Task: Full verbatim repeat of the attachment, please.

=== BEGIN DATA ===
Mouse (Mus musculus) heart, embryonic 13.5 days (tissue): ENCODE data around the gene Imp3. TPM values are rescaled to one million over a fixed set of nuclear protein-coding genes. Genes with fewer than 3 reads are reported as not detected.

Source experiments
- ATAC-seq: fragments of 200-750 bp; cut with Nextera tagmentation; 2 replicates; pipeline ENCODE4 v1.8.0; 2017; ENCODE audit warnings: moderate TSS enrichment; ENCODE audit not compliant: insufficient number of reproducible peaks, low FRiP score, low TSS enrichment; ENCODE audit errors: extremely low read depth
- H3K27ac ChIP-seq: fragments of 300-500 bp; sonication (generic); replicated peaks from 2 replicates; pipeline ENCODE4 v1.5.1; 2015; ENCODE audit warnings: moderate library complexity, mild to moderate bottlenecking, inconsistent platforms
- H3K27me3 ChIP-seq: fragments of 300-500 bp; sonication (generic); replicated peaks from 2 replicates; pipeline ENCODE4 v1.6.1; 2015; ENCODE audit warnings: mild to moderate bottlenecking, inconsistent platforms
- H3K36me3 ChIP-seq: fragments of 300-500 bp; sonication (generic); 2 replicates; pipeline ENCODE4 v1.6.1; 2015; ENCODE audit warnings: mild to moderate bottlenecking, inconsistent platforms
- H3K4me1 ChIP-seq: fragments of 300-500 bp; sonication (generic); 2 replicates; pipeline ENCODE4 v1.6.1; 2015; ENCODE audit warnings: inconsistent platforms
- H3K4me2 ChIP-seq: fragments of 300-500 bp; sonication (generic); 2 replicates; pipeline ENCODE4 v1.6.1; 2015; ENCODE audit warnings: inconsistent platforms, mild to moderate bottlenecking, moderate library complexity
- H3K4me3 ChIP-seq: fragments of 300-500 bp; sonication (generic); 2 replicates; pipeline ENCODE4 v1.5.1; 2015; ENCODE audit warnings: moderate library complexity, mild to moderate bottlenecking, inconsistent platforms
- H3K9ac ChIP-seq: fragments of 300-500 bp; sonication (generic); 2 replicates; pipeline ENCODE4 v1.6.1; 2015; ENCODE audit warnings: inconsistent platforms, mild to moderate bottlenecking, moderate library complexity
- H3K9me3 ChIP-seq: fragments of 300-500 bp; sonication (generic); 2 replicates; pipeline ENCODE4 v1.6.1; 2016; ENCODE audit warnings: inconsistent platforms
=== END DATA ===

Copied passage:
Mouse (Mus musculus) heart, embryonic 13.5 days (tissue): ENCODE data around the gene Imp3. TPM values are rescaled to one million over a fixed set of nuclear protein-coding genes. Genes with fewer than 3 reads are reported as not detected.

Source experiments
- ATAC-seq: fragments of 200-750 bp; cut with Nextera tagmentation; 2 replicates; pipeline ENCODE4 v1.8.0; 2017; ENCODE audit warnings: moderate TSS enrichment; ENCODE audit not compliant: insufficient number of reproducible peaks, low FRiP score, low TSS enrichment; ENCODE audit errors: extremely low read depth
- H3K27ac ChIP-seq: fragments of 300-500 bp; sonication (generic); replicated peaks from 2 replicates; pipeline ENCODE4 v1.5.1; 2015; ENCODE audit warnings: moderate library complexity, mild to moderate bottlenecking, inconsistent platforms
- H3K27me3 ChIP-seq: fragments of 300-500 bp; sonication (generic); replicated peaks from 2 replicates; pipeline ENCODE4 v1.6.1; 2015; ENCODE audit warnings: mild to moderate bottlenecking, inconsistent platforms
- H3K36me3 ChIP-seq: fragments of 300-500 bp; sonication (generic); 2 replicates; pipeline ENCODE4 v1.6.1; 2015; ENCODE audit warnings: mild to moderate bottlenecking, inconsistent platforms
- H3K4me1 ChIP-seq: fragments of 300-500 bp; sonication (generic); 2 replicates; pipeline ENCODE4 v1.6.1; 2015; ENCODE audit warnings: inconsistent platforms
- H3K4me2 ChIP-seq: fragments of 300-500 bp; sonication (generic); 2 replicates; pipeline ENCODE4 v1.6.1; 2015; ENCODE audit warnings: inconsistent platforms, mild to moderate bottlenecking, moderate library complexity
- H3K4me3 ChIP-seq: fragments of 300-500 bp; sonication (generic); 2 replicates; pipeline ENCODE4 v1.5.1; 2015; ENCODE audit warnings: moderate library complexity, mild to moderate bottlenecking, inconsistent platforms
- H3K9ac ChIP-seq: fragments of 300-500 bp; sonication (generic); 2 replicates; pipeline ENCODE4 v1.6.1; 2015; ENCODE audit warnings: inconsistent platforms, mild to moderate bottlenecking, moderate library complexity
- H3K9me3 ChIP-seq: fragments of 300-500 bp; sonication (generic); 2 replicates; pipeline ENCODE4 v1.6.1; 2016; ENCODE audit warnings: inconsistent platforms